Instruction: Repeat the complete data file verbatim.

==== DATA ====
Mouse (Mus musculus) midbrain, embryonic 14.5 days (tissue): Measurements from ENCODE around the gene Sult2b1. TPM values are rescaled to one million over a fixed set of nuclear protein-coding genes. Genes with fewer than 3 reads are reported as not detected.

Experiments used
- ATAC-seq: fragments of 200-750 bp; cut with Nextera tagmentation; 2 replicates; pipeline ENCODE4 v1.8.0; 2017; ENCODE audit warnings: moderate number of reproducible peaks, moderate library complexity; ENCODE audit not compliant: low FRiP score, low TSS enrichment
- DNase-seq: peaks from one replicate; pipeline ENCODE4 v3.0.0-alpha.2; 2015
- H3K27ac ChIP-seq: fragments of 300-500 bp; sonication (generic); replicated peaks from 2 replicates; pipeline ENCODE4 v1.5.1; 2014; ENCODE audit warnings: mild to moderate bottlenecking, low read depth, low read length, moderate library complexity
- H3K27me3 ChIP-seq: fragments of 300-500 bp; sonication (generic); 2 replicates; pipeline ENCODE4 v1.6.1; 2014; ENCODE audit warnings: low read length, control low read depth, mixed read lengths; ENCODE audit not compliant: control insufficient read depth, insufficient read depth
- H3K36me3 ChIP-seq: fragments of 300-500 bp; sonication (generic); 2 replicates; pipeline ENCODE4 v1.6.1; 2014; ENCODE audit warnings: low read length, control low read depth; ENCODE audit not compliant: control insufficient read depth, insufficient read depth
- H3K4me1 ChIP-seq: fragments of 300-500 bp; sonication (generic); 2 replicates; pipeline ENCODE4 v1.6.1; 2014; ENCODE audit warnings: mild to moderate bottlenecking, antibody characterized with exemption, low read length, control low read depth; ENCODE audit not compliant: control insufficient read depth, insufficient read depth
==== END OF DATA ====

Mouse (Mus musculus) midbrain, embryonic 14.5 days (tissue): Measurements from ENCODE around the gene Sult2b1. TPM values are rescaled to one million over a fixed set of nuclear protein-coding genes. Genes with fewer than 3 reads are reported as not detected.

Experiments used
- ATAC-seq: fragments of 200-750 bp; cut with Nextera tagmentation; 2 replicates; pipeline ENCODE4 v1.8.0; 2017; ENCODE audit warnings: moderate number of reproducible peaks, moderate library complexity; ENCODE audit not compliant: low FRiP score, low TSS enrichment
- DNase-seq: peaks from one replicate; pipeline ENCODE4 v3.0.0-alpha.2; 2015
- H3K27ac ChIP-seq: fragments of 300-500 bp; sonication (generic); replicated peaks from 2 replicates; pipeline ENCODE4 v1.5.1; 2014; ENCODE audit warnings: mild to moderate bottlenecking, low read depth, low read length, moderate library complexity
- H3K27me3 ChIP-seq: fragments of 300-500 bp; sonication (generic); 2 replicates; pipeline ENCODE4 v1.6.1; 2014; ENCODE audit warnings: low read length, control low read depth, mixed read lengths; ENCODE audit not compliant: control insufficient read depth, insufficient read depth
- H3K36me3 ChIP-seq: fragments of 300-500 bp; sonication (generic); 2 replicates; pipeline ENCODE4 v1.6.1; 2014; ENCODE audit warnings: low read length, control low read depth; ENCODE audit not compliant: control insufficient read depth, insufficient read depth
- H3K4me1 ChIP-seq: fragments of 300-500 bp; sonication (generic); 2 replicates; pipeline ENCODE4 v1.6.1; 2014; ENCODE audit warnings: mild to moderate bottlenecking, antibody characterized with exemption, low read length, control low read depth; ENCODE audit not compliant: control insufficient read depth, insufficient read depth